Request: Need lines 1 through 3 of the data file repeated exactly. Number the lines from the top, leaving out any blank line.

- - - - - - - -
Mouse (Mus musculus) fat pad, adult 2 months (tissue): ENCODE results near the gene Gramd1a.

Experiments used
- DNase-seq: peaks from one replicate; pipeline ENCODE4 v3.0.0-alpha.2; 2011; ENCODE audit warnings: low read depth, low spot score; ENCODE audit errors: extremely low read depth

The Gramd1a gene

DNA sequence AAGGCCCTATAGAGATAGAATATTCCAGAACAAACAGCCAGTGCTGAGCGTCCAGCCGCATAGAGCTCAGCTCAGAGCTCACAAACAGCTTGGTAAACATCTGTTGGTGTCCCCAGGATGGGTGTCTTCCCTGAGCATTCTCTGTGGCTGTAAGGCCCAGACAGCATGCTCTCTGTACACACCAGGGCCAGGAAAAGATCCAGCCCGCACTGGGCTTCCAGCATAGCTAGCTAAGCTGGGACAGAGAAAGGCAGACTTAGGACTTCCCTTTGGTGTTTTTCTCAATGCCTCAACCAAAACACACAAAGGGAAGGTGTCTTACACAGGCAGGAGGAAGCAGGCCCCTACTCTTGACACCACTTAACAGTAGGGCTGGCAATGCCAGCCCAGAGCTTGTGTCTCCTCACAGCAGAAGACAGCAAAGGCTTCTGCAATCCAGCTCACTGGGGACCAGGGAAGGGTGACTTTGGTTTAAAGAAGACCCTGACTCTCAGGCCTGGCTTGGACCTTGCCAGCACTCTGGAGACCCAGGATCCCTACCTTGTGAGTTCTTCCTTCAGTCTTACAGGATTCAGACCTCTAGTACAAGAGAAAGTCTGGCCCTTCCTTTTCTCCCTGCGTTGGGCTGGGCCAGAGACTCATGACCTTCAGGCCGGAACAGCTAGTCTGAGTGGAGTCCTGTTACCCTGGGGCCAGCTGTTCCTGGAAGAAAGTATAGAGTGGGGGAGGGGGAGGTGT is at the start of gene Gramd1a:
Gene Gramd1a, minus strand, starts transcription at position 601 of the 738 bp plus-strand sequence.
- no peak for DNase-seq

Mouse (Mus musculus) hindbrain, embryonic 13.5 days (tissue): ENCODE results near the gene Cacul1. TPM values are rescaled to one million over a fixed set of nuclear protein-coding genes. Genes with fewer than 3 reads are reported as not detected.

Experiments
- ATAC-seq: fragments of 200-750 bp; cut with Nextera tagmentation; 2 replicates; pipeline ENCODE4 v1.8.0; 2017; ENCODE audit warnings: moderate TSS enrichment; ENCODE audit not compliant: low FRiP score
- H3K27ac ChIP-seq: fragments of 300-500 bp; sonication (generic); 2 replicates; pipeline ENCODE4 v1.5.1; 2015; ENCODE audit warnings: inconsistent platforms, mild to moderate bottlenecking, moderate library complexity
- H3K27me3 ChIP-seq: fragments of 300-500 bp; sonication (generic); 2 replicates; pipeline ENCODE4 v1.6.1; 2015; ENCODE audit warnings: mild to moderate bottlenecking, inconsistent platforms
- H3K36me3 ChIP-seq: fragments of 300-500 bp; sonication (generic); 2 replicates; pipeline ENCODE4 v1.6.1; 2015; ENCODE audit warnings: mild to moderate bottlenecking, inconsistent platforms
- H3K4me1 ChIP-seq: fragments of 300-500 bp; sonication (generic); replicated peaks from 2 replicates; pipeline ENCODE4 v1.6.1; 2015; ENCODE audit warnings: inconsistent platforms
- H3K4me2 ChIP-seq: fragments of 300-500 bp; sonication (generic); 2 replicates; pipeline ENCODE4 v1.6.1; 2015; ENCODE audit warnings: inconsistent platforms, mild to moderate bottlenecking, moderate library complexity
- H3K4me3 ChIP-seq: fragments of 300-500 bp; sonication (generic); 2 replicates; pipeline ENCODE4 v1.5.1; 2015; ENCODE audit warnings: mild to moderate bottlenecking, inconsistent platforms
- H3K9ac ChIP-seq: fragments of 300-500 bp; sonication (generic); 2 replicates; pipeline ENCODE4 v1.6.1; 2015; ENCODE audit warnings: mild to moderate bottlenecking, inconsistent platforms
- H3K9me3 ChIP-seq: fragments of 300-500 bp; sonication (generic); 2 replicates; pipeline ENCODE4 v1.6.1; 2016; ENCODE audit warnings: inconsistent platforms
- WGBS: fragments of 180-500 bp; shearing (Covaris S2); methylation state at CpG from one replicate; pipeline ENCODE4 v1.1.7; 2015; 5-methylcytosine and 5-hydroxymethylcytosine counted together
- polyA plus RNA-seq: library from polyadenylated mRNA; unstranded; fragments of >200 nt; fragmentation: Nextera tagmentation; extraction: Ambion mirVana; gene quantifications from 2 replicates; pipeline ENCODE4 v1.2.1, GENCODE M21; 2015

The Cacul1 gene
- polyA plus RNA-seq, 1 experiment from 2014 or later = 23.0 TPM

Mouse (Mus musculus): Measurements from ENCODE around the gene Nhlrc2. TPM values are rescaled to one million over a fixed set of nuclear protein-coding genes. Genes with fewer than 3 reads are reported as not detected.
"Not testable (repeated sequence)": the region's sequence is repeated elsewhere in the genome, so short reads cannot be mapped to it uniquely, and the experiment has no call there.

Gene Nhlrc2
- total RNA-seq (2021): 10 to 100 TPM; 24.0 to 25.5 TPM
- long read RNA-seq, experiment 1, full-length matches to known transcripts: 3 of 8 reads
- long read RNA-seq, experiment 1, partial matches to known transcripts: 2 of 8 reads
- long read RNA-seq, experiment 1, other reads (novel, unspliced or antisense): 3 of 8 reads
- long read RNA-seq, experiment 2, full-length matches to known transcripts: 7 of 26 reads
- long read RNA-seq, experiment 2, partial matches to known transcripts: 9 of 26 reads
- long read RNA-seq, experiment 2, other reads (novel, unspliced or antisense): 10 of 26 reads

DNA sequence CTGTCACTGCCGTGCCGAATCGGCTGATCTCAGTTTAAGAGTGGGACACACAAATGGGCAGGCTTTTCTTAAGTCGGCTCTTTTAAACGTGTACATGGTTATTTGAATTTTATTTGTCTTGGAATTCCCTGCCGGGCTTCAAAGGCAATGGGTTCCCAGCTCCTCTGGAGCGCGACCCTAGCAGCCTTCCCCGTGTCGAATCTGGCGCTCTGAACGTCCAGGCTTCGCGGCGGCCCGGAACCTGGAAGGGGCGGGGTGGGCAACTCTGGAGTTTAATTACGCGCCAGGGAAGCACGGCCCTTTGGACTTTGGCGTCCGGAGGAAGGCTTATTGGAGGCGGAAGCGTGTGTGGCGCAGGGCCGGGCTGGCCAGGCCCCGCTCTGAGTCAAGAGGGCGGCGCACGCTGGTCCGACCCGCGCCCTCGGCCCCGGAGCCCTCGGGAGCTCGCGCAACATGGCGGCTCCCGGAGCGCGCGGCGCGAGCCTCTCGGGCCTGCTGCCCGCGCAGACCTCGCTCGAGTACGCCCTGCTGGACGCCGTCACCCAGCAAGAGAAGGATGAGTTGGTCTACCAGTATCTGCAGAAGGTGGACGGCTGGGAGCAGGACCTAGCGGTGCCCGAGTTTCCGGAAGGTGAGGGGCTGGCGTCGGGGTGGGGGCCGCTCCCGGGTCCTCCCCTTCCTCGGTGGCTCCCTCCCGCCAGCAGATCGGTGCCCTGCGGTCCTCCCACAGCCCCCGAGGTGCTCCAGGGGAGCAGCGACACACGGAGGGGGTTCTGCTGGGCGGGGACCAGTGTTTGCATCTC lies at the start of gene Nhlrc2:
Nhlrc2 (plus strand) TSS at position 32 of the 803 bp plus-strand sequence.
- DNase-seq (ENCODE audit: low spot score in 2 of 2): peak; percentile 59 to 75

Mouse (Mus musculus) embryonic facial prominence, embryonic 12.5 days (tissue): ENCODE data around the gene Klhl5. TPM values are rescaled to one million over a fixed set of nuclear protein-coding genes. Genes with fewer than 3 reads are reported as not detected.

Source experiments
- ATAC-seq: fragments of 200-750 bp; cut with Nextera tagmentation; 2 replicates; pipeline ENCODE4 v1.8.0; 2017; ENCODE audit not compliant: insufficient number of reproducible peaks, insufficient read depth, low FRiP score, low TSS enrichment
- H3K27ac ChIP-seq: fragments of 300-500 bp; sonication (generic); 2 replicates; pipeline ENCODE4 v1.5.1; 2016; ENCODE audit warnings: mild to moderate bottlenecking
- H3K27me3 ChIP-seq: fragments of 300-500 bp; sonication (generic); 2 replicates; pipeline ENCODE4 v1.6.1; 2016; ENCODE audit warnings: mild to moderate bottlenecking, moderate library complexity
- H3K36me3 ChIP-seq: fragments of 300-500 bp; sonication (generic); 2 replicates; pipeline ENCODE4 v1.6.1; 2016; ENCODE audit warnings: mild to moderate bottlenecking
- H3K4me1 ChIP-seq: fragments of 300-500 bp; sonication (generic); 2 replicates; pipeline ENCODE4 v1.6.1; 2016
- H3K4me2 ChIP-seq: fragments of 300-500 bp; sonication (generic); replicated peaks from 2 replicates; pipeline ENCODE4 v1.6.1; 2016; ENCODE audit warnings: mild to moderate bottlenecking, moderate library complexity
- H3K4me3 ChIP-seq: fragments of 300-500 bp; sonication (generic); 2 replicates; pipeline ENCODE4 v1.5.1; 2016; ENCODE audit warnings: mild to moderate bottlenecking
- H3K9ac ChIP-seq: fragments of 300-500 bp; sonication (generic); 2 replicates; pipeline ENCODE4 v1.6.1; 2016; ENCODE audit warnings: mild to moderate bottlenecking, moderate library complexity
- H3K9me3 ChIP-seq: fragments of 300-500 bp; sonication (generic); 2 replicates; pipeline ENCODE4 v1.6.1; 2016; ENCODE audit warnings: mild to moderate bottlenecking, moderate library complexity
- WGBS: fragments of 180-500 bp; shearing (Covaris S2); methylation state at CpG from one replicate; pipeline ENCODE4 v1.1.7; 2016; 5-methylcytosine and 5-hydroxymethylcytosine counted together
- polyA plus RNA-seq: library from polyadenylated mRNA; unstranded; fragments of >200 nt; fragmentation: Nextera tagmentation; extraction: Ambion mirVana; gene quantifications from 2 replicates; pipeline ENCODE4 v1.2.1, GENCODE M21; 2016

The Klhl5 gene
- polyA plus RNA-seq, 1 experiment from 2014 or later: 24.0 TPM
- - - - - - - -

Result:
Mouse (Mus musculus) fat pad, adult 2 months (tissue): ENCODE results near the gene Gramd1a.

Experiments used
- DNase-seq: peaks from one replicate; pipeline ENCODE4 v3.0.0-alpha.2; 2011; ENCODE audit warnings: low read depth, low spot score; ENCODE audit errors: extremely low read depth